Review Summary: Delusion Squared build upon their promising debut with a highly accessible album packed with prog tinged synth-rock, addictive hooks and sweet melodies.
Crossover prog, what is it ? There are many groups labelled as crossover prog, all with extremely different individual styles, but what it's apparently supposed to indicate is that the music is related to popular music in some way. This might scream 'gateway music' to some people but succinct arrangements and easy melodies don't necessarily indicate worthlessness. Polyrhythms, 23 minute songs and time signature tomfoolery are not the only things which define the world of progressive rock. "Delusion Squared" are a crossover prog group from France and this is their second release, cunningly entitled "delusion squared II".
Before I get underway with the review I will admit up-front that I have been in love with the lead vocalist, Lorraine Young, ever since I heard 'In My Time of Dying' from their debut release. She doesn't have a particularly powerful or striking voice but there is just something about the way she phrases her words when she sings in English that appeals to me. Female fronted prog groups aren't particularly rare these days but there is a very cute and endearing aspect to her vocal delivery. On their debut album the music was entertaining but slightly underwhelming. Second time out the band sound much more assured than before and have moved deeper into prog rock territory while retaining their ability to throw out memorable melodies and catchy hooks. The album opener 'Double Vision' is a pop-prog number which is quite appealing in its own right but doesn't really represent the music as a whole. Things become much more interesting when 'Delusion Squared' become more adventurous with their arrangements and as such 'Necrogenesis' is a huge improvement with its angular synth motifs and chugging riffs. The music encompasses many styles and even within one song the band can veer from acoustic folk to synth-rock to prog and ambient while still retaining coherency. There is a warm acoustic feel to most of what is on offer and all is rosy during the quieter less intense sections but unfortunately the quality of production sometimes lets the side down when the music becomes more complicated. It can all sound rather muddled at times with the percussion in particular lacking dynamism and taking on an artificial edge such that the dramatic effect of the more powerful sections of music is somewhat diminished. Leaving production quibbles aside though this is an engaging and consistently enjoyable sophomore release with not a dud track in sight.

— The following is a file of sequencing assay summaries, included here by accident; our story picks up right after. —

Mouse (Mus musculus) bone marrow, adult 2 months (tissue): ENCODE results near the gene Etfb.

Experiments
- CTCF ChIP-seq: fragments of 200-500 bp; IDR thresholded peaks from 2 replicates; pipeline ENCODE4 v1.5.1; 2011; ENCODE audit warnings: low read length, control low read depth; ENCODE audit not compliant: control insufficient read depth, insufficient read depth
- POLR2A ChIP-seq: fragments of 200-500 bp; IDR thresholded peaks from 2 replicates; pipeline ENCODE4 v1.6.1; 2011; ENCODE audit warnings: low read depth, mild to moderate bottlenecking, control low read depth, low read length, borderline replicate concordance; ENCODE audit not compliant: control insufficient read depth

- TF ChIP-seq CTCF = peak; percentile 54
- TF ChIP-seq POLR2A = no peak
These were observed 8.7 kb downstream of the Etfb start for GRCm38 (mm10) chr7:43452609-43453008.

Bona fide progheads may well turn their noses up at this type of easily accessible material but this can be a very appealing album if you don't approach it expecting to be dazzled by overtly technical displays of musical prowess or avante-garde expressionism. This also might appeal to fans of new-prog bands in the mould of 'Pure Reason Revolution' or purveyors of the type of synth-rock trammelled by the likes of 'The Birthday Massacre' and even some indie pop lovers might find something to identify with.